With 239 deaths, Iran hits its highest daily COVID-19 toll
7 October- Iranian state TV said the country has hit its highest number of daily deaths from the coronavirus, with 239 new fatalities reported on Wednesday. The report quoted the spokesperson of the country's health ministry, Sima Sadat Lari, as saying that the 239 died since Tuesday. Iran has in the past had 235 daily deaths. The latest death toll brought the total number of fatalities to 27,658. The ministry spokesperson said healthcare professionals recorded 4,019 new confirmed cases since Tuesday, brining the total number of confirmed cases in Iran to 483,844. Lari said 4,274 patients are in critical conditions and that 397,109 have recovered so far. The Islamic Republic has been struggling with both the region's largest outbreak and the highest number of fatalities in the Middle East. Authorities have blamed the high death toll on rampant disregard of health measures by people, especially those traveling between cities and large gatherings at ceremonies, though they have closed many public places such as cafes and gyms. Health officials said some 50% of the fatalities have been recorded in the capital, Tehran, with a population of 10 million. Iran also suffered the region's first major outbreak, with top politicians, health officials and religious leaders in its Shiite theocracy stricken with the virus. It has since struggled to contain the spread of the virus across this nation of 80 million people, initially beating it back only to see a spike in cases again, beginning in June. The first coronavirus cases and deaths were reported in Iran on the same day in February — the Mideast's first outbreak of the virus — yet it only saw its highest single-day spike in reported cases in June. The highest daily death toll was reported in July. Federal News Network
Coronavirus: Paris poised for maximum Covid alert
2 October- French authorities could place Paris under maximum Covid alert from Monday, the country's health minister warned. Olivier Véran said infection rates in the capital and its suburbs are rising and a decision on imposing new restrictions will be made on Sunday. He added that a "total closure of bars" could be needed in the capital. France, one of many European countries that are seeing a rise in cases, recorded more than 13,000 infections on Thursday. The World Health Organization (WHO) has warned that surging figures in Europe should serve as "a wake up call". In a news conference on Thursday, Mr. Véran said the Paris region passed three thresholds qualifying for a maximum alert on Thursday. One of these was the number of infections, which has now surpassed 250 per 100,000 people. "We need a few days to confirm the trends, but if they are confirmed, we'll have no choice but to put it on maximum alert, from Monday," he said. According to Mr. Véran, more than 30% of beds in Paris's intensive care units have been filled with Covid-19 patients. He warned that if the maximum alert was put in place, there would be no more family reunions and bars would be closed. Bars and restaurants in the region already have to close by 22:00. BBC News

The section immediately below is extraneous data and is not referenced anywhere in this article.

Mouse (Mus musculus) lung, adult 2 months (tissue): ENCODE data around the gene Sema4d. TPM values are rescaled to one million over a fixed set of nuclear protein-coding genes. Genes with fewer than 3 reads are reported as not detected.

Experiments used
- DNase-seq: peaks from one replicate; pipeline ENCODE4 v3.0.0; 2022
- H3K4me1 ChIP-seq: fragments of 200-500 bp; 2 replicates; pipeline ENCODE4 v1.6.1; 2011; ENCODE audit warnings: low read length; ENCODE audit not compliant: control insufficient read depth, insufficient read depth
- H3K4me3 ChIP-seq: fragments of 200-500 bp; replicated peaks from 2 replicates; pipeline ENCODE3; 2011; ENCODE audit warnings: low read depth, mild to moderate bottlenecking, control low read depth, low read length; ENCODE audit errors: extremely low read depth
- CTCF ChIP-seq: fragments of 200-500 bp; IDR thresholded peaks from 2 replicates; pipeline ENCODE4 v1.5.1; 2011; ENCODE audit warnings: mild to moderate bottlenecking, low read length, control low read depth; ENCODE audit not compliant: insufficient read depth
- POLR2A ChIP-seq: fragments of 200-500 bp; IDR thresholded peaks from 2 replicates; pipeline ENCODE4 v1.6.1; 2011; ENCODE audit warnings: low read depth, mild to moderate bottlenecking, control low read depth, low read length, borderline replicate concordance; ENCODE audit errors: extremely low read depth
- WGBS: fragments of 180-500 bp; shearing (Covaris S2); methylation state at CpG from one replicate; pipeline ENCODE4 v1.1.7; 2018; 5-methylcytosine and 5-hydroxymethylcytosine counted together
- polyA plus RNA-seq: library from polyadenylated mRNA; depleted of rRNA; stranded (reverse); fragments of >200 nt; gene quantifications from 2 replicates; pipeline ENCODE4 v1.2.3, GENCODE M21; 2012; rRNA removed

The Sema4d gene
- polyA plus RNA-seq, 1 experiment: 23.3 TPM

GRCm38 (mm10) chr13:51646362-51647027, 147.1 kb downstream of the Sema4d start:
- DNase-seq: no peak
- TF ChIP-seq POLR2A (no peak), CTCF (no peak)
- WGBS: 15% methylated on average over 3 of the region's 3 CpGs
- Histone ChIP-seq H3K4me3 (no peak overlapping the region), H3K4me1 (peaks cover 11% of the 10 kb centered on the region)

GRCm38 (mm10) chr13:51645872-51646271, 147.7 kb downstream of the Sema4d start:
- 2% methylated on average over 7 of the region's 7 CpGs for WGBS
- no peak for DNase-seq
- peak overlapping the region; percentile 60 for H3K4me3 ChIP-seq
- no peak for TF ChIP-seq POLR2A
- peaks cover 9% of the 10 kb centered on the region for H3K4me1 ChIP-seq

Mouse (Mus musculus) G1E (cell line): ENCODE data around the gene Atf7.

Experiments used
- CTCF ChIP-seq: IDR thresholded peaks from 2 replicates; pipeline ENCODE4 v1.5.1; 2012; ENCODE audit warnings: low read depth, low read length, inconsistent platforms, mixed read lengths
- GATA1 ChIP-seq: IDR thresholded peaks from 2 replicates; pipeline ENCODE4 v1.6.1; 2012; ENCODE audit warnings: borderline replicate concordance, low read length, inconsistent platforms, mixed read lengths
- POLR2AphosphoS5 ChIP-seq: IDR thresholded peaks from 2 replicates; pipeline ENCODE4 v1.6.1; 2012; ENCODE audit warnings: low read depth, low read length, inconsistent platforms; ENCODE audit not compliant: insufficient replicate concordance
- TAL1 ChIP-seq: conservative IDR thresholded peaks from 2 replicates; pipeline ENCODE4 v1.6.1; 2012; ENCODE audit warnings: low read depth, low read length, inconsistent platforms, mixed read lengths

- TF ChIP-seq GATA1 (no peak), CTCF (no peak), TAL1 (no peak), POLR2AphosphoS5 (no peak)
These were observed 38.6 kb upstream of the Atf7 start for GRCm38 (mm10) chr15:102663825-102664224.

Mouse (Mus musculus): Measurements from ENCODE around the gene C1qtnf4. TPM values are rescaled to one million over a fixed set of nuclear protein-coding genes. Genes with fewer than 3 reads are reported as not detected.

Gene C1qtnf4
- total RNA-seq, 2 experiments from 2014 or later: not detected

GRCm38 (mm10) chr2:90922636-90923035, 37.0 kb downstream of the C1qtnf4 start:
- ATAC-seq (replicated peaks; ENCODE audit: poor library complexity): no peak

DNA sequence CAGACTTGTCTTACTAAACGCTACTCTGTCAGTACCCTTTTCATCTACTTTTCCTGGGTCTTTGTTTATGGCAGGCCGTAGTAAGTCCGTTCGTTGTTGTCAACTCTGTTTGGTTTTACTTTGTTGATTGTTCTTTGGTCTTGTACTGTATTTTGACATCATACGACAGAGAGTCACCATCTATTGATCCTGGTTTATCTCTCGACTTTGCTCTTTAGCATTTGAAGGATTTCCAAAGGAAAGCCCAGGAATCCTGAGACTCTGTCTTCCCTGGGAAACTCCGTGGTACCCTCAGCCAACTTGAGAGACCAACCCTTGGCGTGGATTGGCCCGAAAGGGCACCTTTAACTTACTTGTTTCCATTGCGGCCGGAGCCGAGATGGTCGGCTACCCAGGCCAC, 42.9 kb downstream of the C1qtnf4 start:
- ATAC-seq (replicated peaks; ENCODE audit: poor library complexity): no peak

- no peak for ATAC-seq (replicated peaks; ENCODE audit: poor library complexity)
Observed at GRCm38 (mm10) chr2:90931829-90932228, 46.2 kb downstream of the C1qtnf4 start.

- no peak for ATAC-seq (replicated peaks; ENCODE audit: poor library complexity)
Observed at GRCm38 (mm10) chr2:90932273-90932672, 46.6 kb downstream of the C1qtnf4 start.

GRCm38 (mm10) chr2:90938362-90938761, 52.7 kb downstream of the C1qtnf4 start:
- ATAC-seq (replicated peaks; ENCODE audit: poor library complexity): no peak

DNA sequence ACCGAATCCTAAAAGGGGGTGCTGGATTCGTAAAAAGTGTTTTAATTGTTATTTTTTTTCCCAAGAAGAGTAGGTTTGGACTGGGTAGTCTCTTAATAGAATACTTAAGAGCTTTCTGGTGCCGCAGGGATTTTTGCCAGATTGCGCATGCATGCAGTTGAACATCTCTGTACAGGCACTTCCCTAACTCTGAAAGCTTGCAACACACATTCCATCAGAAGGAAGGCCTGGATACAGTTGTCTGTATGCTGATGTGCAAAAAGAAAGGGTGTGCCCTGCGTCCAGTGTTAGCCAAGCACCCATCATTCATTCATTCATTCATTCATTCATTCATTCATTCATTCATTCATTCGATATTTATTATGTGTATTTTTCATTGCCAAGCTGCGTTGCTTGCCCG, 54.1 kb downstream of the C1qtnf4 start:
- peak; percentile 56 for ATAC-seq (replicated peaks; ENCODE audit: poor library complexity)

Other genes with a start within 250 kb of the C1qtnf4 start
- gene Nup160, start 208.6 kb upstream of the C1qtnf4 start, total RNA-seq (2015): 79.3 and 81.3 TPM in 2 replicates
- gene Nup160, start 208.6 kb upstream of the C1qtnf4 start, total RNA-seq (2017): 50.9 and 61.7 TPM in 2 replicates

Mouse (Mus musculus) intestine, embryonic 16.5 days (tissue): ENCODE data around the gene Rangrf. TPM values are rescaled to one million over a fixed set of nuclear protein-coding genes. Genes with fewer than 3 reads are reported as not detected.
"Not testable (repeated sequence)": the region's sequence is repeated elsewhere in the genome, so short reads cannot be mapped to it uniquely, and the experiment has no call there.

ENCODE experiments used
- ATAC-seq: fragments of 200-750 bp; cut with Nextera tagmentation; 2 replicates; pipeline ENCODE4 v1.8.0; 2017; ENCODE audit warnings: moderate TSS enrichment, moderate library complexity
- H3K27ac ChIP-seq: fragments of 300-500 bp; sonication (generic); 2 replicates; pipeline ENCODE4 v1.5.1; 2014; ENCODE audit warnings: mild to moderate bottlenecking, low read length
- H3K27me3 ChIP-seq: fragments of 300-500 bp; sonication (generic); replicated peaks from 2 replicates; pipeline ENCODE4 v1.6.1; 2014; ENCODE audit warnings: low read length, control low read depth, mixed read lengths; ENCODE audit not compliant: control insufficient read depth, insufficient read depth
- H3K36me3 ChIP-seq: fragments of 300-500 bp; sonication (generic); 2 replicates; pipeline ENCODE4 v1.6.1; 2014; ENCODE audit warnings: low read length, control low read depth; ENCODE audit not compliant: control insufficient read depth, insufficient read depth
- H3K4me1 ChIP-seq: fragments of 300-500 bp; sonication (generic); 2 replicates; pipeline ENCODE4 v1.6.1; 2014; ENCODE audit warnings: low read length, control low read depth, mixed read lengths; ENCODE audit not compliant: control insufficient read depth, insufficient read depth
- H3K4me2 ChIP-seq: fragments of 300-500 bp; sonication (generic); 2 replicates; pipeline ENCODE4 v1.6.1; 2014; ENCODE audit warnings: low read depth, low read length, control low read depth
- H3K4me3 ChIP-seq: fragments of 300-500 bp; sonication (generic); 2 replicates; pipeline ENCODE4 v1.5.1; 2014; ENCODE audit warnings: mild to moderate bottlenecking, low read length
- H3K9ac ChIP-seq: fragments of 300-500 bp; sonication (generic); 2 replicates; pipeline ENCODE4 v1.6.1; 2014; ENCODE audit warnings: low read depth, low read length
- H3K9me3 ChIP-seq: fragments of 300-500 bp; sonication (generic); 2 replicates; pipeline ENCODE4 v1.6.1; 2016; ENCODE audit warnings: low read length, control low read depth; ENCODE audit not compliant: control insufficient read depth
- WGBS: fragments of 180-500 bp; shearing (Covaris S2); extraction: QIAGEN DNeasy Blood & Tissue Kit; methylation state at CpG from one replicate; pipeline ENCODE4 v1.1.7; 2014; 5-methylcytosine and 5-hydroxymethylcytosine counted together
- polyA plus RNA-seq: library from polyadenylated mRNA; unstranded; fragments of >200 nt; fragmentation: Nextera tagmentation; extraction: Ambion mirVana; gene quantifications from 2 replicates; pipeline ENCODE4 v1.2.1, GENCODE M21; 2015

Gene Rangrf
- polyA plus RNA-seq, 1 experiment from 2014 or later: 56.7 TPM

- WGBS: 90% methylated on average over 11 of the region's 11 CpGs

Spain: COVID-19 cases rise, lockdown restrictions return
1 October- Health officials in Spain are reporting an increase in COVID-19 cases, prompting the government to reinstitute lockdowns in cities like Madrid. During the past two weeks, Spain has recorded nearly 130,000 new cases, bringing the country total to 778,607 cases, making it one of the hardest hit countries in the world and the most cases seen in any European country. In Madrid, 1,586 new infections were reported Wednesday, or 40 percent of the country's total for that day. The Spanish Ministry of Health announced Wednesday new coordinated actions in public health to respond to the increases in the outbreak: Specifically, it is established that it is necessary to implement new measures in populations with more than 100,000 inhabitants that have an incidence greater than 500 cases per 100,000 people in the last 14 days, a positivity of diagnostic tests for active infection greater than 10% and who are in autonomous communities with an ICU bed occupancy by Covid-19 patients greater than 35% of the usual staff. Outbreak News Today
Philippines COVID-19 update: 2,291 new cases Monday, WHO donates PPE, medical supplies